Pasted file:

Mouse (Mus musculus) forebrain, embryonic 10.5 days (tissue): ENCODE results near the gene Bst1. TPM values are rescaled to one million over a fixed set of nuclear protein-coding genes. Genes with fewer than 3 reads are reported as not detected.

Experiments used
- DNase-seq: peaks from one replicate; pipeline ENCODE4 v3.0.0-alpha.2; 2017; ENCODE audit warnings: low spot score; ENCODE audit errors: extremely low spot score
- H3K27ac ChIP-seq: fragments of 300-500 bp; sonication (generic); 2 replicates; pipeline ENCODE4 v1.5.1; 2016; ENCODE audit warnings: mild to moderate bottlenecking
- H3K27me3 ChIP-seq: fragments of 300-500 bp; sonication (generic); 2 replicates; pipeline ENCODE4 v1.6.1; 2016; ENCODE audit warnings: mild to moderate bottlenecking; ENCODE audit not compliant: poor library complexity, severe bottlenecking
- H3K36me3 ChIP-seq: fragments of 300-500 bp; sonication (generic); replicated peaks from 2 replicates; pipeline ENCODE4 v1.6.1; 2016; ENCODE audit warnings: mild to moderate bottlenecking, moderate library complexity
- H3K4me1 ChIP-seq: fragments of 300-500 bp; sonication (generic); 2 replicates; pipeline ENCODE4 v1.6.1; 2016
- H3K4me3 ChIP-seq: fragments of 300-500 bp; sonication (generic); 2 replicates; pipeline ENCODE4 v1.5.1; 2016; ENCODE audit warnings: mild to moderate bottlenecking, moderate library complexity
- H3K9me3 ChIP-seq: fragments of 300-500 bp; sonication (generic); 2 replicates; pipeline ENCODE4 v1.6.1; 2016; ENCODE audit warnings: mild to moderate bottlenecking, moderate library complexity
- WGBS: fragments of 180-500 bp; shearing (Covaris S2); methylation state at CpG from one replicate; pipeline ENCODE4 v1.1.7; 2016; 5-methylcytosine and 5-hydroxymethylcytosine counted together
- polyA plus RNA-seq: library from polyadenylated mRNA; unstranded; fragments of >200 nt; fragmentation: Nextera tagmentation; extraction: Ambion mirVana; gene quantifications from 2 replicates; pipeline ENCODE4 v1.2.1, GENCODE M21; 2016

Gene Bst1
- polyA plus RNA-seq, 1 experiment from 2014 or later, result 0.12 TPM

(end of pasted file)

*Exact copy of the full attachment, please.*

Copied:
Mouse (Mus musculus) forebrain, embryonic 10.5 days (tissue): ENCODE results near the gene Bst1. TPM values are rescaled to one million over a fixed set of nuclear protein-coding genes. Genes with fewer than 3 reads are reported as not detected.

Experiments used
- DNase-seq: peaks from one replicate; pipeline ENCODE4 v3.0.0-alpha.2; 2017; ENCODE audit warnings: low spot score; ENCODE audit errors: extremely low spot score
- H3K27ac ChIP-seq: fragments of 300-500 bp; sonication (generic); 2 replicates; pipeline ENCODE4 v1.5.1; 2016; ENCODE audit warnings: mild to moderate bottlenecking
- H3K27me3 ChIP-seq: fragments of 300-500 bp; sonication (generic); 2 replicates; pipeline ENCODE4 v1.6.1; 2016; ENCODE audit warnings: mild to moderate bottlenecking; ENCODE audit not compliant: poor library complexity, severe bottlenecking
- H3K36me3 ChIP-seq: fragments of 300-500 bp; sonication (generic); replicated peaks from 2 replicates; pipeline ENCODE4 v1.6.1; 2016; ENCODE audit warnings: mild to moderate bottlenecking, moderate library complexity
- H3K4me1 ChIP-seq: fragments of 300-500 bp; sonication (generic); 2 replicates; pipeline ENCODE4 v1.6.1; 2016
- H3K4me3 ChIP-seq: fragments of 300-500 bp; sonication (generic); 2 replicates; pipeline ENCODE4 v1.5.1; 2016; ENCODE audit warnings: mild to moderate bottlenecking, moderate library complexity
- H3K9me3 ChIP-seq: fragments of 300-500 bp; sonication (generic); 2 replicates; pipeline ENCODE4 v1.6.1; 2016; ENCODE audit warnings: mild to moderate bottlenecking, moderate library complexity
- WGBS: fragments of 180-500 bp; shearing (Covaris S2); methylation state at CpG from one replicate; pipeline ENCODE4 v1.1.7; 2016; 5-methylcytosine and 5-hydroxymethylcytosine counted together
- polyA plus RNA-seq: library from polyadenylated mRNA; unstranded; fragments of >200 nt; fragmentation: Nextera tagmentation; extraction: Ambion mirVana; gene quantifications from 2 replicates; pipeline ENCODE4 v1.2.1, GENCODE M21; 2016

Gene Bst1
- polyA plus RNA-seq, 1 experiment from 2014 or later, result 0.12 TPM